Page last updated at 19:23 GMT, Tuesday, 6 January 2009

UK 'must ratify' disability pact

By Geoff Adams-Spink
Age & disability correspondent, BBC News website

Photo of delegates at the UN discussing the convention
The Convention has been ratified by more than 40 countries

The UK's equality body - the Equality and Human Rights Commission (EHRC) - has criticised the government's delay in signing the UN disability treaty.

And the EHRC has written to the government asking it to explain the large number of proposed opt-outs.

The UN Convention on the Rights of Persons with Disabilities came into force in May last year.

The government says it remains "fully committed to ensuring equality for disabled people".

The UN convention sets out the rights of an estimated 650m disabled people and the responsibilities of governments in removing barriers to inclusion and promoting equality.

So far, it has been signed by 137 countries and ratified by 44 of them.

Ratification means that a country accepts its legal obligations under the convention and enacts any necessary legislation.

The EHRC says that the government has passed its self-imposed deadline for ratification by the end of 2008.

And it says the UK has requested more "reservations" or opt-outs than the rest of the countries that have already ratified the treaty put together.

The Commission has written to four government ministries to express its concern that the UK's "well-deserved reputation as a leader in promoting the rights of disabled people" risks being undermined.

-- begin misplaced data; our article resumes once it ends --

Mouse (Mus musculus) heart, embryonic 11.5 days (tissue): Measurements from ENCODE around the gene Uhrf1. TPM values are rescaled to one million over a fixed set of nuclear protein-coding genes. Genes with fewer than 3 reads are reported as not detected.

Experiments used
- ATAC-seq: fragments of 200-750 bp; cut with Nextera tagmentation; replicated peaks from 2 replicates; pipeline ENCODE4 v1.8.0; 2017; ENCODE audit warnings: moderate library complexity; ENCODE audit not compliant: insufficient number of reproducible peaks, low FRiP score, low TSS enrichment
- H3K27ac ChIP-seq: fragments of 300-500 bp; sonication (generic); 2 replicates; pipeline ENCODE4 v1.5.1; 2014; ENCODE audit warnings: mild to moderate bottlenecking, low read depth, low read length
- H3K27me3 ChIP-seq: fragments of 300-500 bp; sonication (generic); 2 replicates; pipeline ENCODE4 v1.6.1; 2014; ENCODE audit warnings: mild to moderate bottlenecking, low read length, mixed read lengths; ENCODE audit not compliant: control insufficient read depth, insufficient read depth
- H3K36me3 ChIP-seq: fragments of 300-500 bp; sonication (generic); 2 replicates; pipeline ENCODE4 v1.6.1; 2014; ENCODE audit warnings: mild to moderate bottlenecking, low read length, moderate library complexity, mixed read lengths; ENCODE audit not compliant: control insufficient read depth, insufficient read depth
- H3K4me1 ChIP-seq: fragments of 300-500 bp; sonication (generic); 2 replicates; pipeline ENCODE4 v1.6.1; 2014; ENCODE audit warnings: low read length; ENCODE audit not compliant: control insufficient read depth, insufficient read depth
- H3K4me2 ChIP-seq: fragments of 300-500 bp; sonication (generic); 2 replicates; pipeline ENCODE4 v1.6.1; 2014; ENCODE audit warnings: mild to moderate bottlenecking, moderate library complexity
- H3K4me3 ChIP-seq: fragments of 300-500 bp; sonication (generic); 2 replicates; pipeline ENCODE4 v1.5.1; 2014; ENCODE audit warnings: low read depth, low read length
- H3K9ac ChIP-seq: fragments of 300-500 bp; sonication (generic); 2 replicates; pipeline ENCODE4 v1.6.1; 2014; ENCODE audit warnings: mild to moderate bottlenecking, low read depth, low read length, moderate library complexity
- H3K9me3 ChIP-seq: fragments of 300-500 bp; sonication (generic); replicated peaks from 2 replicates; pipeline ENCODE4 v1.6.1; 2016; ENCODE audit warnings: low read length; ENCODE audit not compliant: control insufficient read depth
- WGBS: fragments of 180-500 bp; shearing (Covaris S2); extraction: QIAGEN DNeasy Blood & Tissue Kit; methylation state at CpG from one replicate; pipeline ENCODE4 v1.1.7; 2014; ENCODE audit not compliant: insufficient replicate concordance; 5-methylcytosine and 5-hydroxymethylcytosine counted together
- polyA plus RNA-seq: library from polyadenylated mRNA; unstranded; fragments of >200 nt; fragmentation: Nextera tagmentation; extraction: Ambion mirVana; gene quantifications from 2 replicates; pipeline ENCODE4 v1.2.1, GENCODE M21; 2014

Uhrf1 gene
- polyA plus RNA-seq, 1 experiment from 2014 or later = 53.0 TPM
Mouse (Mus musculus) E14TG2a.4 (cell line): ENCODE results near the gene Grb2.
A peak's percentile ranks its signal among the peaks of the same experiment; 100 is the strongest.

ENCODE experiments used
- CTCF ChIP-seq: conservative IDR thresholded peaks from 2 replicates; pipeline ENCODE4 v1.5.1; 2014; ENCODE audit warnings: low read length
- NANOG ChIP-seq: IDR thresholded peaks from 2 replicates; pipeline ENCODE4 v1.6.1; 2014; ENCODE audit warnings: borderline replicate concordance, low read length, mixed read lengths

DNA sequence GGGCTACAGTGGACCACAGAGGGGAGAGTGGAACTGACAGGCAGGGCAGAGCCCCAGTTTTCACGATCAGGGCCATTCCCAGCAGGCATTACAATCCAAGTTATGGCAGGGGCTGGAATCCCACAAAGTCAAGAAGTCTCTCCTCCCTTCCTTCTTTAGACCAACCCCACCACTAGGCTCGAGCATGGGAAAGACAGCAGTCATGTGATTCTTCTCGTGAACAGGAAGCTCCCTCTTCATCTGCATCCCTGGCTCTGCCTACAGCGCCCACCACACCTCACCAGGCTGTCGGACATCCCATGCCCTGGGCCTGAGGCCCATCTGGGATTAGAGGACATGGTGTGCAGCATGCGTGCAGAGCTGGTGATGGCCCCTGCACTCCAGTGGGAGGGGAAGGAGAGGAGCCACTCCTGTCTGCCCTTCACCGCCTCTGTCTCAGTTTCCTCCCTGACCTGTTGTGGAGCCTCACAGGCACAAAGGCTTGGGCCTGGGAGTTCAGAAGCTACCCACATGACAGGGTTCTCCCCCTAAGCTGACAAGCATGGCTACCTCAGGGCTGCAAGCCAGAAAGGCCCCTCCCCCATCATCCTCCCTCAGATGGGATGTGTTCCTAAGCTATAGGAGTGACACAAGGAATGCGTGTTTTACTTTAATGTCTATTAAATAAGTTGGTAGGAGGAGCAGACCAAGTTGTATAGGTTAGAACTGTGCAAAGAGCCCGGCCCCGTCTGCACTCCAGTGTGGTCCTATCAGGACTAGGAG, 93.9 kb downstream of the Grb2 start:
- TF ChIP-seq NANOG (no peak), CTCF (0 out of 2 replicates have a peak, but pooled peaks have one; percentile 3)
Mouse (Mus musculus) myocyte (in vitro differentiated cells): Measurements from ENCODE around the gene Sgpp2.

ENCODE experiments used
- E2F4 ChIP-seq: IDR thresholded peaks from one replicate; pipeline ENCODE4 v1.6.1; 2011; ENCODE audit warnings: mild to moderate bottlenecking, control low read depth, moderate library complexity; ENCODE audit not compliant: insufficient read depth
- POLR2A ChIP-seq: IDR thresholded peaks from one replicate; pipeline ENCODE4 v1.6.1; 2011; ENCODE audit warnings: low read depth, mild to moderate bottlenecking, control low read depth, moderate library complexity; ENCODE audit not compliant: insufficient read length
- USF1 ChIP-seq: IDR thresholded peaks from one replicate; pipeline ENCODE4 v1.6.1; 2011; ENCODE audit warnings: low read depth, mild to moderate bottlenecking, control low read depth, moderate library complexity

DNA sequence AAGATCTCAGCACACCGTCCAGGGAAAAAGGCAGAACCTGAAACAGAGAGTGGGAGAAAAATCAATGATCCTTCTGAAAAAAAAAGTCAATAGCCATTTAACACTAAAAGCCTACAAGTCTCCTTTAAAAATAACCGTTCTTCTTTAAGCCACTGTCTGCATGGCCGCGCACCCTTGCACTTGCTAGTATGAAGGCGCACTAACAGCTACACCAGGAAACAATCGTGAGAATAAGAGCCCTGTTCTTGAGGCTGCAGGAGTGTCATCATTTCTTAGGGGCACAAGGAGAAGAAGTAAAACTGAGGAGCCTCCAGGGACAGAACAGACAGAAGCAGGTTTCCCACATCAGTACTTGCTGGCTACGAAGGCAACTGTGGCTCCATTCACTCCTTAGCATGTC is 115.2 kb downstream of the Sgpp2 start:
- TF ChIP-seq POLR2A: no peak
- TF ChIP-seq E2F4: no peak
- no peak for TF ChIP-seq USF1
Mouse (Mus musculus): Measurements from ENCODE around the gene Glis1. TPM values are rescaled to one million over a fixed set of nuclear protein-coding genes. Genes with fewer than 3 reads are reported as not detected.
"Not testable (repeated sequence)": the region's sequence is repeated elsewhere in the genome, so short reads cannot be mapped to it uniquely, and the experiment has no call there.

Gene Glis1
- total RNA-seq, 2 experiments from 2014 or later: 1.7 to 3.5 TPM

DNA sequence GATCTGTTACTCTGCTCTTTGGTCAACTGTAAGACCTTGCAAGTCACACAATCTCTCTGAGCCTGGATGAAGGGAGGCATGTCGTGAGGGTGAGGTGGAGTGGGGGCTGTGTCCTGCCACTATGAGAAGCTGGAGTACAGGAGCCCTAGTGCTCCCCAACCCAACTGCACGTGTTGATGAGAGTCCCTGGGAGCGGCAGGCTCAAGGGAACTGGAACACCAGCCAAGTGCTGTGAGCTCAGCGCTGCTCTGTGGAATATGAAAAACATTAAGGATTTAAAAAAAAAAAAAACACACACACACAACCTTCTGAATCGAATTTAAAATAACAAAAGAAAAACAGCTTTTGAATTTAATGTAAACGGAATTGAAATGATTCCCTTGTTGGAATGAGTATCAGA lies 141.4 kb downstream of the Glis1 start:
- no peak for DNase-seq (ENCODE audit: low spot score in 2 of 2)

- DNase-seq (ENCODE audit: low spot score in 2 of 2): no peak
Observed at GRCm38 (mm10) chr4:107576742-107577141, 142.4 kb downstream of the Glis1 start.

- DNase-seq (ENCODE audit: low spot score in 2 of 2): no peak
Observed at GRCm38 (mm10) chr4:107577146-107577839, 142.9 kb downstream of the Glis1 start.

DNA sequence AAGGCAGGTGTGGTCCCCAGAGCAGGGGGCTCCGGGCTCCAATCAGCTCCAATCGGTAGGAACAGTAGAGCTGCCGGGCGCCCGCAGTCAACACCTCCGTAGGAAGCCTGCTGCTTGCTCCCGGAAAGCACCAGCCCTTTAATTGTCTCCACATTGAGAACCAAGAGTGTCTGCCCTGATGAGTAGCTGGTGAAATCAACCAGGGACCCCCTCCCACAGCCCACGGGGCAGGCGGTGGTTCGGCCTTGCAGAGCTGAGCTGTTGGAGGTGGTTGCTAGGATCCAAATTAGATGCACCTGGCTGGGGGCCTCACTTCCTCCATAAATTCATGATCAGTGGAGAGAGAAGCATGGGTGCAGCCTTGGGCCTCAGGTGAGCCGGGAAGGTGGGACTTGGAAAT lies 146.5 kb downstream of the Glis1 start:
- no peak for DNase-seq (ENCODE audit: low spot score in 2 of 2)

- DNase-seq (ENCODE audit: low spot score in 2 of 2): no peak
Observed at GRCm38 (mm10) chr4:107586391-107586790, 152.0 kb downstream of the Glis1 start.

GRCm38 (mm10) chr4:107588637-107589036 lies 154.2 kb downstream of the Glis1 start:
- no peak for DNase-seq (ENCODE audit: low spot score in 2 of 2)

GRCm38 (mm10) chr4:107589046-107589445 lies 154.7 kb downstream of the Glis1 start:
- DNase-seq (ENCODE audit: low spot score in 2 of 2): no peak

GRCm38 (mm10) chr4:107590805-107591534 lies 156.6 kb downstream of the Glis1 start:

Soon as possible

The disability minister, Jonathan Shaw, said the UK government was one of the first to sign the convention.

"The UK approach to ratification is not to ratify any international treaty until it is in a position to implement the provisions and comply with them," he said.

"We agree with the Commission that the UK should ratify as soon as possible, and we are working hard to achieve this."

The government is also being criticised for a lack of transparency and a reluctance to consult disabled people and disability organisations.

The EHRC has written to the secretaries of state for defence, education and work and pensions and the home secretary, asking for details of all proposed reservations to be placed in the public domain.

It also wants each of the departments concerned to publish their justifications for requesting opt-outs.

Writing on behalf of the EHRC, commissioner Baroness Jane Campbell said:

"I know that you will understand why any perceived resistance to openness and consultation on a matter of ratifying the convention would risk damaging the government's reputation in the area of disability rights, where it should otherwise be extremely proud of its achievements."

The shadow disability minister, Mark Harper, has described the delay in ratifying the first human rights treaty of the 21st century as "staggering".

"This dithering is unacceptable," he said.

"The government needs to be honest where reservations are required but then to get a move on and ratify the convention with the necessary reservations in place."

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